A day in the life of the master distiller behind Sipsmith London Dry Gin

On the release of their first cocktail book, Sam Wylie-Harris catches up with Jared Brown, co-founder of London’s famed Sipsmith micro-distillery.

“One morning a camera crew showed up to the Sipsmith distillery, complete with a make-up artist. At one point she said, ‘I guess this isn’t an average day for you’. I thought about it a moment and replied, ‘No, but then I don’t think I’ve had an average day in years’,” declares Jared Brown.

The Sipsmith co-founder has become rather used to not-exactly-average days.

Pioneers of the recent ‘ginnaissance’, Sipsmith were the first copper-pot based distillery to set up shop in London in more than 180 years. Theirs is a classic, juniper-heavy gin, with a floral sweetness and spicy finish that’s ‘bold enough for a G&T and smooth enough to sip in a martini’.

We go behind the scenes to hear more about a ‘typical’ day for Brown, his beehives, and how he spends his time in between foraging for botanicals…

First thing…

“A morning at home begins with me making coffee for Anistatia, my wife, setting it quietly on her bedside table before heading out to the garden. Here, I check on my beehives. On all but the coldest, wettest mornings the bees are already stirring. They say bees recognise faces. I couldn’t attest to that, but they’re always very gentle and even seem happy to see me.

“From there, a walk through the botanicals. I use ingredients such as angelica, orris fiorentina, Russian coriander and liquorice in our uncompromisingly handcrafted Sipsmith London Dry Gin, so I grow these in my garden. I couldn’t possibly grow enough to supply the distillery, but you have to grow ingredients – nurture them through their life cycles from seed to harvest – to truly know them.”

Onto the admin

“Now, head cleared, it’s time to check messages. Between emails, Facebook and WhatsApp, there’s usually about 30-60 minutes of questions from bartenders and other industry people from around the world. These are people who have discovered I’m truly passionate about drink and drink history. These are people who share my passion, or are at least curious enough about a drink to message me.”

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Hand crafted, down to the last letter posted.

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“If I don’t have the answer at my fingertips, I turn to our 1,200-volume collection of books on drink and the newspaper archives. Our new book was definitely influenced by decades of casual research for friends, as it was by my formal research for this book and the dozens of less consumer-focused books that preceded it.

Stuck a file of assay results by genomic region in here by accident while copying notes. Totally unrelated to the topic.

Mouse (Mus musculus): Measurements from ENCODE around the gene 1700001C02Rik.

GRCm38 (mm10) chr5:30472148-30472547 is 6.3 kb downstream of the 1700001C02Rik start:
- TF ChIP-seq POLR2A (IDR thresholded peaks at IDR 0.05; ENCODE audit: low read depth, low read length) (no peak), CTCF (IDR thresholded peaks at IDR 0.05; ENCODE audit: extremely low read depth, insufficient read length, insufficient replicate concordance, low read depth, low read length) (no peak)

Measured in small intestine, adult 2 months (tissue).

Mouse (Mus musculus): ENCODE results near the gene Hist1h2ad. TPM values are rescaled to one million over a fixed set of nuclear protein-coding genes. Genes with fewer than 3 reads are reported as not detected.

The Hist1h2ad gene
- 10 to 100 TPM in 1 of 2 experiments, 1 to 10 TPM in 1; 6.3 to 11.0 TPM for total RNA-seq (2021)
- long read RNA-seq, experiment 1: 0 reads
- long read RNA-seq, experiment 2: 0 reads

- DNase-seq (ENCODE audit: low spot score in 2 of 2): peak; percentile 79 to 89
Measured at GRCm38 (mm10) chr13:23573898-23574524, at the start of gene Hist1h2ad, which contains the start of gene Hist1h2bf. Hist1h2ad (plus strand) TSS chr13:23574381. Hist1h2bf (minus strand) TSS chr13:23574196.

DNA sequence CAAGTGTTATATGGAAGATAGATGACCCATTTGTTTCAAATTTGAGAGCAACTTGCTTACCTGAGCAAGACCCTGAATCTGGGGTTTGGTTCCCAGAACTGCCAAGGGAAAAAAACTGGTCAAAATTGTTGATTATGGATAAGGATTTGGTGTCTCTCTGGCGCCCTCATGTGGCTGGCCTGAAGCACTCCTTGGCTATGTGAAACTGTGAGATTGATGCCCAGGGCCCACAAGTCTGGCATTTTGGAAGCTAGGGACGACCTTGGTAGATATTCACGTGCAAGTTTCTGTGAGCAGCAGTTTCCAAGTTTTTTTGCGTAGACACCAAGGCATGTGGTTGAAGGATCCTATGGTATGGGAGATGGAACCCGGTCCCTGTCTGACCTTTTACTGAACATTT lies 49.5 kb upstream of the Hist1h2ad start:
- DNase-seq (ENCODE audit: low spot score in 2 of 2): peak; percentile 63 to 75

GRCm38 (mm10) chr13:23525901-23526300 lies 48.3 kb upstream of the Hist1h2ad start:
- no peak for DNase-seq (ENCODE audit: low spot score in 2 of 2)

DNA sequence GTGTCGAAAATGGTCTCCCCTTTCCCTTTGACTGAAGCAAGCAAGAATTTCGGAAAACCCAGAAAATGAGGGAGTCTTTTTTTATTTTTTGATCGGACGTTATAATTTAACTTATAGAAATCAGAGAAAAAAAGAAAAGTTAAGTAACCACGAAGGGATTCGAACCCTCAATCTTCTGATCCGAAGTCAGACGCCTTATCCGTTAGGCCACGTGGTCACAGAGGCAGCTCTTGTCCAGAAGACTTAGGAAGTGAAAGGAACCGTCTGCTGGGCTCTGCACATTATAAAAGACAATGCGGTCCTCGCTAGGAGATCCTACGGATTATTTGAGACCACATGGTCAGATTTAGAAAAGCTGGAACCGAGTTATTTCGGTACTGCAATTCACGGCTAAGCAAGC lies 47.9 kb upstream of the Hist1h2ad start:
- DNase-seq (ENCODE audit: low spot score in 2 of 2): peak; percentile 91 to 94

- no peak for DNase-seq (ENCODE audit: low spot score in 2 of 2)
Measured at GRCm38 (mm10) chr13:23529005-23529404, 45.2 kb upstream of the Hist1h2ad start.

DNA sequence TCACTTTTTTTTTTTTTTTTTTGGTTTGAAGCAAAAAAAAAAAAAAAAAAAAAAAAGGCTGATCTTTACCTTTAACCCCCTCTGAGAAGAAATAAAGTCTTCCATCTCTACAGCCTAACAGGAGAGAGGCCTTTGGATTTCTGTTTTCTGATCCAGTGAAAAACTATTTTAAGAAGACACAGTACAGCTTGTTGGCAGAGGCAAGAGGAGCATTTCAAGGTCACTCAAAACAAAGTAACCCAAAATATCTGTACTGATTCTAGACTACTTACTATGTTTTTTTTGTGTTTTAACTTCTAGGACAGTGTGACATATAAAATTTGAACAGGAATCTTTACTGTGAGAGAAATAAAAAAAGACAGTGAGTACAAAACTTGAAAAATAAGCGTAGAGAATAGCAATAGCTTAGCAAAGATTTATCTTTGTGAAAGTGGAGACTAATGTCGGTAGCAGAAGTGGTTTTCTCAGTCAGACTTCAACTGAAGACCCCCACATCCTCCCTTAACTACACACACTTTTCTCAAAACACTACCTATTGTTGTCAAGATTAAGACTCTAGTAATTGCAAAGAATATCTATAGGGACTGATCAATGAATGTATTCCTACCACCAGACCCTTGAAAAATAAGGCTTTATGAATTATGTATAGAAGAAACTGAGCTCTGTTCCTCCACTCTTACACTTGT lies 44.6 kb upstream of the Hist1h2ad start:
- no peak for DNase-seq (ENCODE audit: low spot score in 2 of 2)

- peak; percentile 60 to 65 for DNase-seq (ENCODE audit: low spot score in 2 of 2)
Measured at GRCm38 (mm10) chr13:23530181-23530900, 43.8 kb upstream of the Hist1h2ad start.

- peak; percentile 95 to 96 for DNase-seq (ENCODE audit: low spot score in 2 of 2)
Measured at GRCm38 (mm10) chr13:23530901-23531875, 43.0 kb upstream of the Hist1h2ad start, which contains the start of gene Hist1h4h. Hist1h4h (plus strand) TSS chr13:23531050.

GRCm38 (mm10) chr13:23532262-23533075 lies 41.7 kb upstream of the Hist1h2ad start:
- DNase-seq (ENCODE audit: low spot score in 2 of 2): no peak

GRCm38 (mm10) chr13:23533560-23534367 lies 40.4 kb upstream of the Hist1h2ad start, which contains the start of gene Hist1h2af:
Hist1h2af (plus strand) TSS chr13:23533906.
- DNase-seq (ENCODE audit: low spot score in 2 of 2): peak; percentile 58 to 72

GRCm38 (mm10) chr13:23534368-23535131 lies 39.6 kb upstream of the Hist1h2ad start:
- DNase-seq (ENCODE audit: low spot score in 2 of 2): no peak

“It’s borne out of my and the Sipsmith team’s firm belief that with a bottle of Sipsmith London Dry Gin, gin lovers can make a variety of cocktails that don’t need to be complicated to taste utterly delicious.”

Time to hit the road

“Then, it’s either a train ride to the office (the train really is my office, I’m writing this on a Paddington to Oxford train), or a day in the garden, or a car to Heathrow for a trip to… Edinburgh? Tokyo? Berlin? Seattle? New York? Sydney?

“Lately, there’s been lots of trips to the distillery as we press through a bunch of new product developments. Lots of fun things happening there. Internationally, I mostly share new discoveries in drink history – from finds that change the history of gin, to others that change our understanding of the birth of civilisation.”

Happy hour

Dry Martini with bottle of Sipsmith London Dry Gin
Dry Martini (Yuki Sugiura/PA)

“A workday often includes a cocktail. For me, it’s usually a smallish martini: Classic Sipsmith London Dry Gin, a bit of dry vermouth from a freshly-opened bottle (I’m partial to Martini Dry). Give the drink a few throws and strain it into a very cold glass. Now, squeeze a lemon twist over the glass and discard it without touching the rim of the glass or dropping it in the liquid.”

Home for dinner

“At home, Anistatia and I are both trained chefs and we love to cook. Dinner is never a hurried or casual affair. It starts in the morning with one of us asking the most important question of the day, which is: ‘What would you like for dinner?’ Last night, it was monkfish wrapped in prosciutto, served on half a roasted Lebanese courgette from our garden.”

And then to bed

“Before bed, it’s usually a choice between the rowing machine or Pilates. I let Anistatia decide.”

Sip: 100 Gin Cocktails With Only 3 Ingredients is published by Mitchell Beazley, priced £15.99. Available now.